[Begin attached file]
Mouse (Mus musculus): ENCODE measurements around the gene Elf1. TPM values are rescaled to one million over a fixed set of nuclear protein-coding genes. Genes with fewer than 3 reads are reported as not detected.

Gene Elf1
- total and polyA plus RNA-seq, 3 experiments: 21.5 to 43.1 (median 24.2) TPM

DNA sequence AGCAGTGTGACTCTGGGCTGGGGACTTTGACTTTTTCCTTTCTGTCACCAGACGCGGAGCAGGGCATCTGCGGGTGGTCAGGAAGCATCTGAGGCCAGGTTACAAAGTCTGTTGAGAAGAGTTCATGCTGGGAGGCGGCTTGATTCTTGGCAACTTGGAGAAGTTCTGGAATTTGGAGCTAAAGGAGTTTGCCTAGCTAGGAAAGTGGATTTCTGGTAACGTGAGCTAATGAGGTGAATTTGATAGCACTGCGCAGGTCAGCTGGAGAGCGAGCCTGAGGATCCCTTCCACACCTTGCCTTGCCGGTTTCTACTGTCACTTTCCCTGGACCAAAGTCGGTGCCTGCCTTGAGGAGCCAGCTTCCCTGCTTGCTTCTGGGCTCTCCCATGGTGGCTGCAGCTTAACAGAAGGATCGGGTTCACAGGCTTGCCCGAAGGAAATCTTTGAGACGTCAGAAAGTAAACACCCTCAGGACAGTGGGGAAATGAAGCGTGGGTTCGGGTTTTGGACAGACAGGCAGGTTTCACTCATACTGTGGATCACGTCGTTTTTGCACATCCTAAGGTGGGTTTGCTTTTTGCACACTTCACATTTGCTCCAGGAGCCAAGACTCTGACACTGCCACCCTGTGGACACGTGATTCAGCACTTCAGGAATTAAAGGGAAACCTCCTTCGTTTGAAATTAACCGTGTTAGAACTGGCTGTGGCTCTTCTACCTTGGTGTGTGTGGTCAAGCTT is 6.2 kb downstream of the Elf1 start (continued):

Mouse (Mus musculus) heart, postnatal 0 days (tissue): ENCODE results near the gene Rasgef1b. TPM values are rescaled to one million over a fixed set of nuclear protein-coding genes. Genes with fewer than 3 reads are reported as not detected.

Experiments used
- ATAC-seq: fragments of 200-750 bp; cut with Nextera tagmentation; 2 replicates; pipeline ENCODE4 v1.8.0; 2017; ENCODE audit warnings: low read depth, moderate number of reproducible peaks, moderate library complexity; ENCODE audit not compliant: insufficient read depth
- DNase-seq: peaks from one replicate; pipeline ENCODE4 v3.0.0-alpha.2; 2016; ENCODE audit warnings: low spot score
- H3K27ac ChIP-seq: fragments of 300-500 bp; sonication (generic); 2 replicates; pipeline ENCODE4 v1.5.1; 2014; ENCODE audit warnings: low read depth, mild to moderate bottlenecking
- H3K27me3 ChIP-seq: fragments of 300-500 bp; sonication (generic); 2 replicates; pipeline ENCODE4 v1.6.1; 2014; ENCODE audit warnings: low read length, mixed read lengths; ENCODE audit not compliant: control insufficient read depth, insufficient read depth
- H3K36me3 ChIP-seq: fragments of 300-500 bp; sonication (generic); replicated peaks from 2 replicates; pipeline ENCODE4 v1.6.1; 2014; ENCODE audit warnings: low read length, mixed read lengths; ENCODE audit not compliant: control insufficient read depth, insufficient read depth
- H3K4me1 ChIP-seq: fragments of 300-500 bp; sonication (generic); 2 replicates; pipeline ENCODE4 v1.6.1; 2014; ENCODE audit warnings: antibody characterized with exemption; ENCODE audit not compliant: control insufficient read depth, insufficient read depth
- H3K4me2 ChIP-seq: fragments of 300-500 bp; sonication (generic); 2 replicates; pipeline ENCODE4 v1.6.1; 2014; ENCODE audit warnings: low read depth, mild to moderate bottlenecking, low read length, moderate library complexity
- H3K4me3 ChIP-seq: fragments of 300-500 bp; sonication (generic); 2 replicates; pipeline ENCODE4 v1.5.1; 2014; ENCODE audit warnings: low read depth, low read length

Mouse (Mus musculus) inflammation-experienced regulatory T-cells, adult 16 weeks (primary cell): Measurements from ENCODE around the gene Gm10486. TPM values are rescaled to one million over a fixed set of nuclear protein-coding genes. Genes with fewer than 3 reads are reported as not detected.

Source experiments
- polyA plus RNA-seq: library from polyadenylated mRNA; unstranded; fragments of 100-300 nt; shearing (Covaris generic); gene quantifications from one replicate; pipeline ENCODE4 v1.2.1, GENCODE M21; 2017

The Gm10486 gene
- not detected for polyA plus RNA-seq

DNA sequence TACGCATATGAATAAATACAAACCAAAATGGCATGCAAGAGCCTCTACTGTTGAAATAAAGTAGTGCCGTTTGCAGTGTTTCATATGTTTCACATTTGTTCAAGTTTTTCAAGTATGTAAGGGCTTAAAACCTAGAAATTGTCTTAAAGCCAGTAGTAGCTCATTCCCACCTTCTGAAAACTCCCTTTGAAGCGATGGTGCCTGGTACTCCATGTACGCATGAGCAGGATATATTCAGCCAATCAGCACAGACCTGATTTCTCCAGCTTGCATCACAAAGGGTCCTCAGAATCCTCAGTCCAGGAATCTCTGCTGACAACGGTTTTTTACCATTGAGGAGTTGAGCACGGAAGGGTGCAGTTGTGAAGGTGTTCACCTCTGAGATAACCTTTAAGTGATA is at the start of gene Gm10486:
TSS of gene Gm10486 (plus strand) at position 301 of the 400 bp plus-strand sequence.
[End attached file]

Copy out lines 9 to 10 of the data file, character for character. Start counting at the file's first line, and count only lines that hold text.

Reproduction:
- H3K27ac ChIP-seq: fragments of 300-500 bp; sonication (generic); 2 replicates; pipeline ENCODE4 v1.5.1; 2014; ENCODE audit warnings: low read depth, mild to moderate bottlenecking
- H3K27me3 ChIP-seq: fragments of 300-500 bp; sonication (generic); 2 replicates; pipeline ENCODE4 v1.6.1; 2014; ENCODE audit warnings: low read length, mixed read lengths; ENCODE audit not compliant: control insufficient read depth, insufficient read depth